WHICH TEST WHEN?
People are flocking to testing sites to find out if they have COVID. That is a good thing and it means that a good number of people are taking responsibility for their safety and the safety of others. But when it comes to testing, there are options and it can be difficult to decide when to get tested and which test is best under certain circumstances.
The state of Vermont made over 300,000 rapid diagnostic testing (RDT’s) kits available a few days ago and they were grabbed up within a short period of time. Before people use them it would be a good idea to do some research and find out how to use the kits and when to use them. I will be getting some and I hope the instructions in the kits are useful.
A recent article in the prestigious New England Journal of Medicine (NEJM), RAPID Diagnostic Testing for SARS-COVID-2, is one of the best sources of information about RDT’s that I have come across and it is the source I am using for much of this piece.
It is helpful to remember that symptoms of COVID 19 appear 2 to 14 days after exposure and that the average onset is 5-6 days after infection. Most people infected with COVID have mild-to-moderate symptoms and many people who are infected have no symptoms and can transmit the virus.
Most of the studies I have read indicate that vaccine immunity wanes after a second vaccine shot but that a booster can increase the level of protection significantly. The majority of boosted people who get COVID get a mild case.
Here is the official testing guidance from the CDC as stated in the NEJM article. “Rapid diagnostic tests (RDTs) that are authorized by the Food and Drug Administration to diagnose severe acute respiratory syndrome coronavirus 2 (SARS-CoV-2) infection are either nucleic acid amplification tests to detect genes or antigen-based immunoassays to detect proteins of SARS-CoV-2. RDTs are approved for use in persons with symptoms of coronavirus disease 2019 (Covid-19) and in asymptomatic persons who are close contacts of a person with Covid-19 or who have been in a potential high-risk transmission setting. Symptomatic persons should undergo testing as soon as possible, quarantine while awaiting test results, and consider retesting if they have a negative RDT, particularly if they have a high pretest probability of infection. Asymptomatic persons with a known exposure to SARS-CoV-2 should undergo testing 5 to 7 days after exposure, and if the RDT is negative, they should undergo testing again 2 days later. Persons with a known exposure to SARS-CoV-2 who are not fully vaccinated should quarantine while awaiting test results, and persons who test positive should isolate, contact a health care provider or public health department, and inform close contacts about the infection.”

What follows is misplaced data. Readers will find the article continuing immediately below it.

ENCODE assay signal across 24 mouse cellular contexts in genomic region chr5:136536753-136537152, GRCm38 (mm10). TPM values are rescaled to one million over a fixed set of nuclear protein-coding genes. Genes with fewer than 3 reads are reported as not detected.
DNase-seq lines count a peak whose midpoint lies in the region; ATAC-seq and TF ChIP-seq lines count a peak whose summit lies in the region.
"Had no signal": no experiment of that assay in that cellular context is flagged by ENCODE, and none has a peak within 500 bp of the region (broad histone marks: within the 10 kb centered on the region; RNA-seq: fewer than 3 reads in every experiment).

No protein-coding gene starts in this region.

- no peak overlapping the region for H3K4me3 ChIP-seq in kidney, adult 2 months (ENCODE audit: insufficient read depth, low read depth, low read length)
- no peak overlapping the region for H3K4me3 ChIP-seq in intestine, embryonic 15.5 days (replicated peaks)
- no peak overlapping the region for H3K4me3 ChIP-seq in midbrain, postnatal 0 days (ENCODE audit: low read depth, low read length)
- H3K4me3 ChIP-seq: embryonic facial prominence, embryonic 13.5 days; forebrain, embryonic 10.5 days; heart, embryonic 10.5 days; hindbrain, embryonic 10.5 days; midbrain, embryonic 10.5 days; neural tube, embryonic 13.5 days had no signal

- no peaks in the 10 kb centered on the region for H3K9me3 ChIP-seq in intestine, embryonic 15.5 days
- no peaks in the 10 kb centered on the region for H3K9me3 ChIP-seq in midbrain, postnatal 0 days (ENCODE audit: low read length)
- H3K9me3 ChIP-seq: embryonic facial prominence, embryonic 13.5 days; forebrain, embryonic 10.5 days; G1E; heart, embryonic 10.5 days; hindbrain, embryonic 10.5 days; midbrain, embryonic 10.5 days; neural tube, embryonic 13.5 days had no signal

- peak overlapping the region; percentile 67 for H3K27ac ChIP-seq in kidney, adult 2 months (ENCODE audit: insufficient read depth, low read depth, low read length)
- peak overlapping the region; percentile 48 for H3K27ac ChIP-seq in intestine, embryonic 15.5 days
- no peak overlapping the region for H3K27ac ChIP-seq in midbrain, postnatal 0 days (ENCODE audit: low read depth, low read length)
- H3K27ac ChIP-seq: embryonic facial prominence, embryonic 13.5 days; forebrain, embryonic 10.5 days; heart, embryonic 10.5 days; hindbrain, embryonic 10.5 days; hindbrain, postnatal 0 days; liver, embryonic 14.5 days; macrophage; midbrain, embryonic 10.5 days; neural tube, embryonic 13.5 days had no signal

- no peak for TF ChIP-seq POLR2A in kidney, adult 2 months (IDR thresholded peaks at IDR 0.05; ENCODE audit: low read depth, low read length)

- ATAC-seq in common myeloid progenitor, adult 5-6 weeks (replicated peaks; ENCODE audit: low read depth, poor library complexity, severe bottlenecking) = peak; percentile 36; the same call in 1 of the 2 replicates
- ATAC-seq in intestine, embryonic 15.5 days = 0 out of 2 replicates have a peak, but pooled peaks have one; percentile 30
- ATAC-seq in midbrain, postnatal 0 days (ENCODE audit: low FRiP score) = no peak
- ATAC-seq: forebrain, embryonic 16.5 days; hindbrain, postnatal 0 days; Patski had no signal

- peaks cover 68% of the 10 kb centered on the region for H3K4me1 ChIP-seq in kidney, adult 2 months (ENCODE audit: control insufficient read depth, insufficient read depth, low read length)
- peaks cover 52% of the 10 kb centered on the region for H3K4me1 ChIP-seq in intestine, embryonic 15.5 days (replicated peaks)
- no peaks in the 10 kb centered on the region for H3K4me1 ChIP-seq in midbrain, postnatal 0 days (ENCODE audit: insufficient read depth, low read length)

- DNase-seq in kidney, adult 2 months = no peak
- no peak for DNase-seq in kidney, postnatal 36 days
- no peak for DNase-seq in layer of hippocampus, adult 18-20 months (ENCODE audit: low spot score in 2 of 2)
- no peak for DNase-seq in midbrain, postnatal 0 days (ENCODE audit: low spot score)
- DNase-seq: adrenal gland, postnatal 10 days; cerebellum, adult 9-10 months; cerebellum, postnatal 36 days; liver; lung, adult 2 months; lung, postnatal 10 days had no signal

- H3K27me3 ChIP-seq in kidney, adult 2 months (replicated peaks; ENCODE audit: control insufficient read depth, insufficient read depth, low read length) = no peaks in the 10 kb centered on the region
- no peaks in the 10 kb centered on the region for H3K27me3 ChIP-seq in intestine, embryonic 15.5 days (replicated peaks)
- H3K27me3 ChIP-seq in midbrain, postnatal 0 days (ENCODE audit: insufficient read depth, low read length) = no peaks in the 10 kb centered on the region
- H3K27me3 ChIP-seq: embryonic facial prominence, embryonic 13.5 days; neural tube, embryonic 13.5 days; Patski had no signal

There are two kinds of RDT’s, the molecular RDT and the antigen-based RDT. The antigen test has a lower sensitivity than the molecular RDT. Antigen tests can detect infection early in the disease course when viral loads are high, within 5 to 7 days after symptom onset.
Keep in mind that the laboratory PCR test is the gold standard And that means that if you are not confident in the results of an RDT you should try to get a PCR test.
Because RDT’s are not foolproof the NEJM authors warn, “Among persons with a moderate-to-high pretest probability, which includes symptomatic persons and asymptomatic persons who have had close contact with a person with Covid-19, a positive RDT indicates a confirmed SARS-CoV-2 infection. However, RDTs may have false negative results, and repeat testing should be considered in cases of high clinical suspicion or worsening symptoms and in the serial screening of asymptomatic persons. A second negative RDT 2 days after the initial test or a negative laboratory-based NAAT would help to rule out SARS-CoV-2 infection.”
They go on, “In persons with exposure to SARS-CoV-2, testing is generally not useful in the first 48 hours after exposure, since the virus will not have achieved a sufficient viral load. The most appropriate window for testing is generally considered to be 5 to 7 days after exposure, which is the average peak of symptoms and viral load. Therefore, for a single-test strategy, asymptomatic, exposed persons could use an RDT 5 to 7 days after exposure. For a two-test strategy, which is the FDA-approved indication for most RDTs for asymptomatic screening, a second RDT should be performed 2 days after a negative test. All symptomatic persons should be tested at the onset of symptoms and, if test results are negative, repeat testing should be considered if clinical suspicion remains high or symptoms worsen. In persons with low pretest probability of infection who have a positive RDT, a confirmatory test should be performed promptly.”
Hopefully, this information will be helpful. If you want to read the entire NEJM article it can be downloaded for free from their web site.